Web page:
Saturday, April 18, 2009



Associated Press Writer

Venezuela's Hugo Chavez was greeted like a rock star by onlookers when he arrived at a 34-nation summit — but only because Barack Obama had slipped through a back door.

A short while later, a roomful of dignitaries from every nation in the Americas except Cuba met the U.S. president with thundering applause and a few whoops. Some stood up to clap.

No one else got as warm a reception, and Obama was repeatedly interrupted by applause as he promised an "equal partnership" with the region, including a bid to mend relations with Cuba.

Chavez didn't speak at the opening ceremony and had to be content sitting quietly with the other leaders. It was a big change from the last Summit of the Americas in 2004, when he led the pack in defeating a hemispheric trade accord spearheaded by his nemesis, former U.S. President George W. Bush.

Though Chavez remains hugely popular among Latin American leftists, he has been considerably weakened by Bush's departure and Obama's arrival. He's also less powerful because his oil-rich nation can't simply buy as much good will now that oil prices have plunged.

"In the end, Chavez is a product of Bush," said Marta Lagos, director of the Chile-based Latinobarometro polling firm. "Chavez would have never existed if Bush hadn't opposed him the way he had."

Obama and Chavez exchanged a warm handshake just before the summit began, with the Venezuelan leader telling Obama: "I want to be your friend."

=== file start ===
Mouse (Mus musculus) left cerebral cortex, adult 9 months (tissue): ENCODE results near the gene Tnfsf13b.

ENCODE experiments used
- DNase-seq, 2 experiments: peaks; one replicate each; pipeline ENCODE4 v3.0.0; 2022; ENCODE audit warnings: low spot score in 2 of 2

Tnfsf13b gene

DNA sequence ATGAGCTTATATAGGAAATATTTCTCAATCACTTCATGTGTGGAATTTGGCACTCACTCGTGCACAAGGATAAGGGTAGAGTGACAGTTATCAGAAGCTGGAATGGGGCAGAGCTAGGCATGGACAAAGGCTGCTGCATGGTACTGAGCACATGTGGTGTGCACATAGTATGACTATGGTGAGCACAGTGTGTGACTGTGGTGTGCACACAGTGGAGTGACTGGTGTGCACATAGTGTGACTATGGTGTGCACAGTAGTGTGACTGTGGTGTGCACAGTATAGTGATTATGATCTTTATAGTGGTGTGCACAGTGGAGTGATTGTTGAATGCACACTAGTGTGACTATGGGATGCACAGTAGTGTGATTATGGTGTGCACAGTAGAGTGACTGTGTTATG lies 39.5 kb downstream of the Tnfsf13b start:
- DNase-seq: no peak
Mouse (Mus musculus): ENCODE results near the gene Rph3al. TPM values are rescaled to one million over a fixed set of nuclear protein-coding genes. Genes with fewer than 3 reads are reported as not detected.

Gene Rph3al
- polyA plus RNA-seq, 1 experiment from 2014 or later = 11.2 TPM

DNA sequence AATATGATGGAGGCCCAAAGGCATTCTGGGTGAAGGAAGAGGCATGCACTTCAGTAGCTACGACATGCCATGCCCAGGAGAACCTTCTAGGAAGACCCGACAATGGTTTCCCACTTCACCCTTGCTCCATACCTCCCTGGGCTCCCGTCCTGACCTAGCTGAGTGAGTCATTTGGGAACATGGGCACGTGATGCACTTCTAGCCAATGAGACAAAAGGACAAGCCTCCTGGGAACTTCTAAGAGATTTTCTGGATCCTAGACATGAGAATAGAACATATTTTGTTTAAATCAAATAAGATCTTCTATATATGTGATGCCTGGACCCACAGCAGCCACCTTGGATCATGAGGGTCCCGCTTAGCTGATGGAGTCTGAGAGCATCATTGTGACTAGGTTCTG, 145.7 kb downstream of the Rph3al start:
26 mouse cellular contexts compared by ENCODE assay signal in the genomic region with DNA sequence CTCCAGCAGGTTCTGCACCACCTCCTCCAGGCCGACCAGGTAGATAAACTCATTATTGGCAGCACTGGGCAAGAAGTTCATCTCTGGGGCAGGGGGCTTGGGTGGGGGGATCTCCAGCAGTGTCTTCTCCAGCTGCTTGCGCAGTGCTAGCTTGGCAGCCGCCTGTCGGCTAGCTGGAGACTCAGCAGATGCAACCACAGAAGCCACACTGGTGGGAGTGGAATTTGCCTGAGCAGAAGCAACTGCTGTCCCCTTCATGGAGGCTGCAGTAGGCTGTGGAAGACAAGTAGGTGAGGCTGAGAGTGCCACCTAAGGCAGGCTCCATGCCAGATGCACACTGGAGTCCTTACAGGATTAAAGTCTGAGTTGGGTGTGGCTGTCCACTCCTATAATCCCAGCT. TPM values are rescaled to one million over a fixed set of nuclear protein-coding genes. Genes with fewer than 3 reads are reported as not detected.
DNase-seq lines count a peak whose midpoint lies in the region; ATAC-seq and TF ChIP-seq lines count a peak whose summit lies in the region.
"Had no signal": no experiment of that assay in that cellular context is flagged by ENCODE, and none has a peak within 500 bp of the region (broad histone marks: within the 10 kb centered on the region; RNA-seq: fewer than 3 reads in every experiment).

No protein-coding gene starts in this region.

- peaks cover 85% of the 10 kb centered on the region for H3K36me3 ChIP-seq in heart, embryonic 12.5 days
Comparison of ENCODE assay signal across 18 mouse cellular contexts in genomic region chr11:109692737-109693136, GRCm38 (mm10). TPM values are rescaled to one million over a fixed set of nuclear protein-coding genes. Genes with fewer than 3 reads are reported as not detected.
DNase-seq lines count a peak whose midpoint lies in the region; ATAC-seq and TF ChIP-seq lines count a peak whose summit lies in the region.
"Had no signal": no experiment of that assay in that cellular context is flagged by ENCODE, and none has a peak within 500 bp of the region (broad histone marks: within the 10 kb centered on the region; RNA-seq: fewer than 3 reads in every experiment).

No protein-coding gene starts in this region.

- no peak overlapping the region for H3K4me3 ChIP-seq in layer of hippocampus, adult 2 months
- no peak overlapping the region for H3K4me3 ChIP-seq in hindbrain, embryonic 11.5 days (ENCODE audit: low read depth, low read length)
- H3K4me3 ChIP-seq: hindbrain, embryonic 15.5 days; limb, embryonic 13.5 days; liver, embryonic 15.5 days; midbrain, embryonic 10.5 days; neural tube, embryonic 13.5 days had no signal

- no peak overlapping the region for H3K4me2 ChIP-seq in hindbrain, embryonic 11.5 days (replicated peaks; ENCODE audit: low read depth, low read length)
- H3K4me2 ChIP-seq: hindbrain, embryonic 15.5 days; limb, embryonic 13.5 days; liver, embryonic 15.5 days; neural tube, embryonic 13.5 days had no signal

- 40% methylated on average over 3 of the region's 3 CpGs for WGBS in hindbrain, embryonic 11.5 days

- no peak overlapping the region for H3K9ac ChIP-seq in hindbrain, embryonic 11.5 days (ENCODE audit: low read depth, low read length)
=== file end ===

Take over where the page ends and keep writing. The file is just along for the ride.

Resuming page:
But Chavez bashed the United States in comments to reporters just minutes before he met Obama, saying a proposal to readmit Cuba to the Organization of American States —which suspended it 47 years ago — is meaningless because the OAS is "under the domination of the United States."

He also criticized the summit itself, saying it was conceived in 1994 only to advance U.S. interests.

Chavez was the only leader present in Trinidad who also attended two previous summits, which are held every five years. A new wave of leaders have since come to power. "I'm the only old guy here," Chavez told reporters.

Some analysts say a weakened Chavez is still trying to figure out how he can criticize the United States while not taking on Obama. "On the whole, I think the election of Obama has thrown him off balance," said Peter Hakim, president of Inter-American Dialogue think tank in Washington. "Bush was such a perfect target."

Associated Press Writer Frank Bajak contributed to this report.